Research has consistently shown the importance of planting date. In some cases in Ohio in 2019, planting date did not hurt final yields as much as would be expected due to a late frost and consistent moisture. This does not diminish the importance of planting dates for soybeans.

“Planting date is still the number one factor that influences soybean yield,” said Laura Lindsey, Ohio State University Extension soybean specialist. “You don’t want to push it too early, because there can be issues on that end.”

Laura Lindsey, OSU Extension Soybean and Small Grains Specialist

Research has consistently shown a yield reduction from late planting ranging from 0.25 to 1 bushel per acre per day depending on row width, date of planting, and variety. In southern Ohio, soybeans should be planted any time after April 15 when soil conditions are suitable.

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The top weeds for 2020

By Dusty Sonnenberg, CCA, Field Leader

After a challenging 2019, four specific weeds should be on every farmer’s radar for 2020: waterhemp, Palmer amaranth, giant ragweed, and marestail.

Waterhemp and Palmer amaranth

Palmer Amaranth is an invasive pigweed. Get tips for controlling it from Ohio Field Leader.
                Palmer amaranth seed heads

In terms of waterhemp, there was significant seed production potential in 2019.

“I have seen an increase in waterhemp in 2019, especially with all the prevent plant acres, and that is going to mean big problems for some farmers in 2020,” said Kenny Schilling, retail market manager for FMC Corporation. “If you know you are going to have waterhemp issues in the 2020 soybean crop, a farmer needs to plan on using a dicamba or Liberty soybean in that field.

“It is recommended to use a Group 14 and Group 15 Family herbicide in the pre-emerge application and follow it up with a Group 15 Family herbicide again in the post-emerge application, combined with the chemistry from the herbicide resistant soybean that was planted.

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How much do you value your data?

By Dusty Sonnenberg, CCA, Ohio Field Leader

Ask an expert in the industry about the importance of calibrating yield monitors to collect harvest data and they will most likely tell you, “It’s about how much you value your data.” That was the response from Matt Liskai, owner of Green Field Ag in Gibsonburg, Ohio. Matt has been working with yield monitors and other precision agriculture equipment since they first came on the scene in the early 2000s.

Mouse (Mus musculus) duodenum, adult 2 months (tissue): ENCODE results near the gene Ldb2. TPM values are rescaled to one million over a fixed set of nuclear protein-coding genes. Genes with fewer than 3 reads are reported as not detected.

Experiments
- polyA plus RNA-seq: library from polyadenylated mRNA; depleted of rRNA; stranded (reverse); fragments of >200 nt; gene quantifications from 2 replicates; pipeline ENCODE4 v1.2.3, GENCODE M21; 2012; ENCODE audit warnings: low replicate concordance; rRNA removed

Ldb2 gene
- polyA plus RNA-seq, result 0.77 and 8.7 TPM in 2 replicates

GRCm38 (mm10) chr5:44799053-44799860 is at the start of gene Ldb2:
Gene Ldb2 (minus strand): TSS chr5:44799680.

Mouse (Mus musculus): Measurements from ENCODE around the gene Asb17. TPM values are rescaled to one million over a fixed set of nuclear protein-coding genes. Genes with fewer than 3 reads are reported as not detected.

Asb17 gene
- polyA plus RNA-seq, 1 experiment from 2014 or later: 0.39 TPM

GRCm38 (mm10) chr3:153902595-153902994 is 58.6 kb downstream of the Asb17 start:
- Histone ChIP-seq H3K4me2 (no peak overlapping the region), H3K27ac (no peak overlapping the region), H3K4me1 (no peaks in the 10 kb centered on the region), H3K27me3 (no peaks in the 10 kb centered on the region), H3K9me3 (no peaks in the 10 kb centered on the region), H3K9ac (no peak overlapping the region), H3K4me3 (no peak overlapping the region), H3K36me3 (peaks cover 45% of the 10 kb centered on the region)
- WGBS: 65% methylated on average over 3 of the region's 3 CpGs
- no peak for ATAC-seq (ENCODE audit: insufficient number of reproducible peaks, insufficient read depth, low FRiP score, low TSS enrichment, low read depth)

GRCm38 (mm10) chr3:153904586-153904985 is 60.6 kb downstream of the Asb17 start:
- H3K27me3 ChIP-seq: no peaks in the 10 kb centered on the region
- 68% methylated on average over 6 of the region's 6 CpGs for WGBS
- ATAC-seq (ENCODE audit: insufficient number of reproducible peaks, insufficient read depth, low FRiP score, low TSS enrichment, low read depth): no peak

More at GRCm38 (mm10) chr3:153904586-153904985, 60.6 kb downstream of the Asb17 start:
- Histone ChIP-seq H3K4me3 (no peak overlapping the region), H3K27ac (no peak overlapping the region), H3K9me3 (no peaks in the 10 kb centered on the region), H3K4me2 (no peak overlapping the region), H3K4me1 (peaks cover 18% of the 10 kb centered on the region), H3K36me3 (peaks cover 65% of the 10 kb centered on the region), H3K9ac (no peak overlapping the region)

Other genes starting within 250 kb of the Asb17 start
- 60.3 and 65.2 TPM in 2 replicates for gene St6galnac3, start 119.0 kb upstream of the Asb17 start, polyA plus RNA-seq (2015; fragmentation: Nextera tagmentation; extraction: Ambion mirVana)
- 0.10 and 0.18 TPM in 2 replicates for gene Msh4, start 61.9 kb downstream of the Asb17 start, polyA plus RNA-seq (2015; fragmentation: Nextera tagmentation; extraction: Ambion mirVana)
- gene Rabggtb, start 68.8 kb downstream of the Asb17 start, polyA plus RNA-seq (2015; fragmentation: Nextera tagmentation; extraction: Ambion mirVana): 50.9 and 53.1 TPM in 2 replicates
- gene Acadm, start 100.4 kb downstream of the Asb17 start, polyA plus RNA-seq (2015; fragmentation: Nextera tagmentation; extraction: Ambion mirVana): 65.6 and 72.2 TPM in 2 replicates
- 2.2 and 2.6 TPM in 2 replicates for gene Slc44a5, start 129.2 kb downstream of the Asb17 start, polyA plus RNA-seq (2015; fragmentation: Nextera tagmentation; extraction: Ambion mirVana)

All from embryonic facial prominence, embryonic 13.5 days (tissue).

“Everyone has a different philosophy when it comes to calibrating their yield monitor for harvest data,” Liskai said. “Some calibrate their yield monitors once a season, and some will calibrate for every field or variety. It’s about the value you place on the data you are collecting and the decisions you will make with it. You need to ask yourself how important is it that the data you collect is accurate?”

According to John Fulton, OSU Extension Specialist for Precision Ag, and Elizabeth Hawkins, OSU Extension Agronomic Systems Field Specialist, geo-referenced yield data (i.e.

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Building weather resilience for a stronger 2020

Weather has always been one of the most variable factors in farming, but 2019 has been an extreme example. Heavy rains. Flooding. Storms. Tornadoes. While this year’s growing season has been anything but typical, there are valuable lessons to learn in preparation for a successful 2020.

With climate and weather trends continuously evolving, there are actionable strategies and tools to help build resilience against weather extremes next year and into the future.

Resilience-building strategies:

1. Expect extremes.

“This spring was extreme, but it certainly fits the trend,” said Aaron Wilson, climate specialist with The Ohio State University Extension. “Farmers can go into next year thinking about 2019 as an example of the types of conditions we see in all long-term trends moving toward with the understanding that more of these events are expected in the future.”

2. Use long-range weather forecasts.

“Looking at short-range weather doesn’t offer much help when making proactive management decisions,” said Noah Freeman, Digital Ag Technical Lead at AgReliant Genetics.

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What checkoff-funded research means for your bottom line

Local experts in crop and soil health work throughout the year to fine-tune soybean farming strategies to combat your toughest challenges. However, that’s not the only type of research supported by the Ohio Soybean Council (OSC) and the soybean checkoff. There’s also an innovative team in Ohio focused on finding new uses for soybeans and inventing new soy-based products to build demand and, at the end of the day, improve the profitability of farms.

Todd Hesterman, a soybean farmer from Henry County, is a member of OSC’s farmer-led board and is currently part of the team focused on developing new uses for soybeans. As the Research Committee Chair, Todd knows firsthand the benefit this research provides for Ohio farmers.

“Every new product development means an increase in soybean usage and demand,” Hesterman said. “Every increase in demand helps utilize more soybeans which, in turn, helps the value of soybeans down the road.”

Every new product starts out as an idea.